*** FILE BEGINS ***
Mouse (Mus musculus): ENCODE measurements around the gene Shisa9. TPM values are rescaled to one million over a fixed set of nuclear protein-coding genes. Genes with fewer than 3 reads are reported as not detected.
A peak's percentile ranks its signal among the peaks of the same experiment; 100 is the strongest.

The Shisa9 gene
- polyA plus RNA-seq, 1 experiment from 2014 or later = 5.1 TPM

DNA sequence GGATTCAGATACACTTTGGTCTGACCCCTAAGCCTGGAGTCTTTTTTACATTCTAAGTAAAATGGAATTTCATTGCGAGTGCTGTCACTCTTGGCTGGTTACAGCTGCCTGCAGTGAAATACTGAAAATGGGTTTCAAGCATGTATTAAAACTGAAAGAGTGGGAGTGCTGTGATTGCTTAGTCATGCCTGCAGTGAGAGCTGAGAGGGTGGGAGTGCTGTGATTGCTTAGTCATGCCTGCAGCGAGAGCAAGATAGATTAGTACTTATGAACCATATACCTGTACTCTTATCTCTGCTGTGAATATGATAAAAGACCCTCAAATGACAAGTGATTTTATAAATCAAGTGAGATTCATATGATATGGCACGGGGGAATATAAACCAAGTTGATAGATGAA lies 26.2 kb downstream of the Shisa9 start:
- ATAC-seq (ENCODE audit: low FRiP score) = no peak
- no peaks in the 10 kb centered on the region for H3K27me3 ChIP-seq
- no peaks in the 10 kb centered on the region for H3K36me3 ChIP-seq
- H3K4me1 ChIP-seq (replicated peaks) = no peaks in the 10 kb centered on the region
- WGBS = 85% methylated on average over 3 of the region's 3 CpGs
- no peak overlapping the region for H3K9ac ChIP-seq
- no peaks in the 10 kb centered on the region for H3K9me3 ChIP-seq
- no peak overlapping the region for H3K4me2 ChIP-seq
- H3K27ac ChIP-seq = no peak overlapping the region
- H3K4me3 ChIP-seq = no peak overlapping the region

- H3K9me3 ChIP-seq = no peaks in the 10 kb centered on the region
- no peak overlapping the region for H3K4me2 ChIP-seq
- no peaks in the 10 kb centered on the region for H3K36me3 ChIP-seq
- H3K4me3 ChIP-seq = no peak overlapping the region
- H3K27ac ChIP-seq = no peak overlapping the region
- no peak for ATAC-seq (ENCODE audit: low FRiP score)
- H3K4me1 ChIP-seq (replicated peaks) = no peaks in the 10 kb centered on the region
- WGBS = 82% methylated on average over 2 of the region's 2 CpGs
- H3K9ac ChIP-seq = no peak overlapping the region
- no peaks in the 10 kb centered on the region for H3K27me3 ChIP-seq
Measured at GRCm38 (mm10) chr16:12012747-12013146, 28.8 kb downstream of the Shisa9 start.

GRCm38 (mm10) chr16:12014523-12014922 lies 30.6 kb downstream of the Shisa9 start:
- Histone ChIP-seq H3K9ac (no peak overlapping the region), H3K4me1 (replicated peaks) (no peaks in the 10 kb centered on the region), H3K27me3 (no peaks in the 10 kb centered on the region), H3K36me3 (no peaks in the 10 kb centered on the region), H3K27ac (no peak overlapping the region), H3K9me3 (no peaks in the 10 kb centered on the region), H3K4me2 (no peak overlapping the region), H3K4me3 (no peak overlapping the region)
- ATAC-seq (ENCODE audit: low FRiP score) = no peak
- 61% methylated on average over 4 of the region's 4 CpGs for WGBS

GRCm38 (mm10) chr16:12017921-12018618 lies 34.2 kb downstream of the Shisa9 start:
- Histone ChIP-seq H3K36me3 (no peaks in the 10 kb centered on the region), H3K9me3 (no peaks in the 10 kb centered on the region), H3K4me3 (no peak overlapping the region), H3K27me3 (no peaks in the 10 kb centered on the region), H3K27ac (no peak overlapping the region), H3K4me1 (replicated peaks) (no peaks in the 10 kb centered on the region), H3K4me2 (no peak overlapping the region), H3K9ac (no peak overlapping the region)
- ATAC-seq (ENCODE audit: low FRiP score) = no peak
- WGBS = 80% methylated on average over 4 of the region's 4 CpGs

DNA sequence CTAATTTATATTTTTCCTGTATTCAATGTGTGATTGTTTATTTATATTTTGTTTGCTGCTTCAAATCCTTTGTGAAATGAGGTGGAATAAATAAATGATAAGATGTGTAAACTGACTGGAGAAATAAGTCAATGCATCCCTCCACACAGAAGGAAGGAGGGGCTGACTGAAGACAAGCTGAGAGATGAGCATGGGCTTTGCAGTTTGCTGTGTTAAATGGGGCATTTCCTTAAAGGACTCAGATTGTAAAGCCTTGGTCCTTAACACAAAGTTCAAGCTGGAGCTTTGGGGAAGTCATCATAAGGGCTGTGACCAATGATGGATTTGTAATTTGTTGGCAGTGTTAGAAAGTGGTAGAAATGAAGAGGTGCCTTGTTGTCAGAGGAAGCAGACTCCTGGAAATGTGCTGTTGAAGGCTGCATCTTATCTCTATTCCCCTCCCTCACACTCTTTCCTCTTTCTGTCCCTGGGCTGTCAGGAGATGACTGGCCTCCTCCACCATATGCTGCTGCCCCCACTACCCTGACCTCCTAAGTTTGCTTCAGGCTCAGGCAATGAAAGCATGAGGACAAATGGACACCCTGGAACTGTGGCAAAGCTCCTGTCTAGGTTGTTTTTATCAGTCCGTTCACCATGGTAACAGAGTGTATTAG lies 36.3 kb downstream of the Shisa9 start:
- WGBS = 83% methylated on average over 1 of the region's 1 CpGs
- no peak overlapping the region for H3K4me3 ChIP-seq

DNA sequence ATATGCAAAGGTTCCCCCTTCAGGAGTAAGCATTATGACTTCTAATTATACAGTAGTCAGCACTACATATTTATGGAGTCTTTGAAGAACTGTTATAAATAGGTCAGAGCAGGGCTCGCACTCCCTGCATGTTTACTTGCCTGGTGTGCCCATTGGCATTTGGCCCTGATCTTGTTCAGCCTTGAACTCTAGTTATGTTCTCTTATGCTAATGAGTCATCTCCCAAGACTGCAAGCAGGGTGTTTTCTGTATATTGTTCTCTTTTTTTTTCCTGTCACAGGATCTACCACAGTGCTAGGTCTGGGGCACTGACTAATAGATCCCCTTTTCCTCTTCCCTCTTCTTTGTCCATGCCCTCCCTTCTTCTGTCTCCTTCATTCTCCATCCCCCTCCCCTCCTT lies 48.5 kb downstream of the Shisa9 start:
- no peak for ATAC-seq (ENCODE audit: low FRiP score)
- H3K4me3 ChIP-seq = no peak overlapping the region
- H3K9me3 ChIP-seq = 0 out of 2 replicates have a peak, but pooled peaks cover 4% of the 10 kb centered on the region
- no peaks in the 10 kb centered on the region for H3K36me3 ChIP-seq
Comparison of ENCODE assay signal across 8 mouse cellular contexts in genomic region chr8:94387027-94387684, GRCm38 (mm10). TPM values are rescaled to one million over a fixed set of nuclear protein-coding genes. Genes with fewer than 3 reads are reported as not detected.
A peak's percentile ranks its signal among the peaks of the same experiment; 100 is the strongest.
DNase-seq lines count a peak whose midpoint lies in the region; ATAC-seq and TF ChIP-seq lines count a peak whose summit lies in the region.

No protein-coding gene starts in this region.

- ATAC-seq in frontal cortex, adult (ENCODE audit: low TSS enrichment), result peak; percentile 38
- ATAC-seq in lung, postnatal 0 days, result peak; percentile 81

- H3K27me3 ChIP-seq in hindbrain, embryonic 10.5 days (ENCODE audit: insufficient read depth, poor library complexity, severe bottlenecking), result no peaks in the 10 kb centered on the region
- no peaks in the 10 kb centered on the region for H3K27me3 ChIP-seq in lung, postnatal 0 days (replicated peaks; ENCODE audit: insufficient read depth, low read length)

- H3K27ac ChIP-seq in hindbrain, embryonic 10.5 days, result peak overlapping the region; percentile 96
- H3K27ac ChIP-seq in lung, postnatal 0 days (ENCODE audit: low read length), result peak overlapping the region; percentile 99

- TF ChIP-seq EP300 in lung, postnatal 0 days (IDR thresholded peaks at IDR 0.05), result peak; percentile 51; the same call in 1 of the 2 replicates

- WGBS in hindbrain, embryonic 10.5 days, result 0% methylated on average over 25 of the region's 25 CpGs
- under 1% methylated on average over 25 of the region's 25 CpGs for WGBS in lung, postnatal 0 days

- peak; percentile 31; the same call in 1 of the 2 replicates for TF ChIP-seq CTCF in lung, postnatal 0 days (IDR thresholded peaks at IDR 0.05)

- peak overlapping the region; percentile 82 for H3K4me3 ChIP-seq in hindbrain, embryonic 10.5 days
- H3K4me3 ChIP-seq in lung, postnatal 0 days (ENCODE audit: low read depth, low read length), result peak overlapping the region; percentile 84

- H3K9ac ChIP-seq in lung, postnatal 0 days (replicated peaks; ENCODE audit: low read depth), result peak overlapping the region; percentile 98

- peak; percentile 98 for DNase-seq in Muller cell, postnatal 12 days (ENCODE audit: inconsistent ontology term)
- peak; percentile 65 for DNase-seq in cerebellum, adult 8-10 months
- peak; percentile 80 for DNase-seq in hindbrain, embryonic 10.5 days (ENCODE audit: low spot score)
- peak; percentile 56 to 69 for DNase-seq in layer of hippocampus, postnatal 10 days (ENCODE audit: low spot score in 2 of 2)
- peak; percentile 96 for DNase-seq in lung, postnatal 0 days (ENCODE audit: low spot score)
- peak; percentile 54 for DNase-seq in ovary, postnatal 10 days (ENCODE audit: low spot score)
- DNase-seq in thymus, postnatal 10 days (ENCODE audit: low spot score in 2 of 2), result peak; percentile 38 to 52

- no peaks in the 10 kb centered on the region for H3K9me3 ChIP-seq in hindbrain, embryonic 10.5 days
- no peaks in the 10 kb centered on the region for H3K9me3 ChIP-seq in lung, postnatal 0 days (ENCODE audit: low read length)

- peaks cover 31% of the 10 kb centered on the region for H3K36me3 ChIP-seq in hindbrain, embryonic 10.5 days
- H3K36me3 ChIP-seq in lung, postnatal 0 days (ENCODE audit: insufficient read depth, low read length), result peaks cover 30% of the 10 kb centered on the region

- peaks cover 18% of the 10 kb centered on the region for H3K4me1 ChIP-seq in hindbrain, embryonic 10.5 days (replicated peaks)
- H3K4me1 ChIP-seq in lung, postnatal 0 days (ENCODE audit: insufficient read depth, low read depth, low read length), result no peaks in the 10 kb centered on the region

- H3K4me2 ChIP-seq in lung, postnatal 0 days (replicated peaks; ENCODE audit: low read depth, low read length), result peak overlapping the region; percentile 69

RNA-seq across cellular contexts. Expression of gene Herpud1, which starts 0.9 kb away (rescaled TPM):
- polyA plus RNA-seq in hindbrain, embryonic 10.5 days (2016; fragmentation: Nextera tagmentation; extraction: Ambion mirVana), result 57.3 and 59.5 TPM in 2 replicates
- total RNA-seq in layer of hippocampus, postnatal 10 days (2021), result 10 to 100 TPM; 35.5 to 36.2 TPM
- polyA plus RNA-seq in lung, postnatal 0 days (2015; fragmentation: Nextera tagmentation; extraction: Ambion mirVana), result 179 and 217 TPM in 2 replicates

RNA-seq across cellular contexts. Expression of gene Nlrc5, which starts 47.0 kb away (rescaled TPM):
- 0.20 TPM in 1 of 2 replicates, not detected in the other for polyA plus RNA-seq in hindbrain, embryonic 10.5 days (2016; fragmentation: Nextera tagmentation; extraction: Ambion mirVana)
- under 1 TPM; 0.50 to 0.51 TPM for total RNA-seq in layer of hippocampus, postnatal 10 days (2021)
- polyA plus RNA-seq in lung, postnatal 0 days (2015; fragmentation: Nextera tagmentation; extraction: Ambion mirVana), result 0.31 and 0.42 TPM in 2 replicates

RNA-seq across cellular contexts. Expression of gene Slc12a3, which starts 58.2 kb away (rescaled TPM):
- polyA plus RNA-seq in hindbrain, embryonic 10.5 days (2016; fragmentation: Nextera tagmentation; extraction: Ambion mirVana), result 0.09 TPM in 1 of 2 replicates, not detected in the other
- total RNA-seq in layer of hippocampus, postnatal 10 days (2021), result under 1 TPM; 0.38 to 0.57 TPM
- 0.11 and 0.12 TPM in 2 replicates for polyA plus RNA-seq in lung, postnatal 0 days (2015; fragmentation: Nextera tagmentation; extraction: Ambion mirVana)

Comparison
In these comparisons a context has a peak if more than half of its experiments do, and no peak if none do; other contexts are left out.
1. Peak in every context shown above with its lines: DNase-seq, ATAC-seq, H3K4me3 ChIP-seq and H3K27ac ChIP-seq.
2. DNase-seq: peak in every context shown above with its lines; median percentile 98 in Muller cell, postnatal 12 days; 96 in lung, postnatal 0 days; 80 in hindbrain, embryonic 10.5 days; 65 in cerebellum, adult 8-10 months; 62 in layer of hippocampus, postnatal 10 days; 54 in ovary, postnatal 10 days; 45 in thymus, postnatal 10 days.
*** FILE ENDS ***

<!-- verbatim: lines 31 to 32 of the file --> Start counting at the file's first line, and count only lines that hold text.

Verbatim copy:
GRCm38 (mm10) chr16:12017921-12018618 lies 34.2 kb downstream of the Shisa9 start:
- Histone ChIP-seq H3K36me3 (no peaks in the 10 kb centered on the region), H3K9me3 (no peaks in the 10 kb centered on the region), H3K4me3 (no peak overlapping the region), H3K27me3 (no peaks in the 10 kb centered on the region), H3K27ac (no peak overlapping the region), H3K4me1 (replicated peaks) (no peaks in the 10 kb centered on the region), H3K4me2 (no peak overlapping the region), H3K9ac (no peak overlapping the region)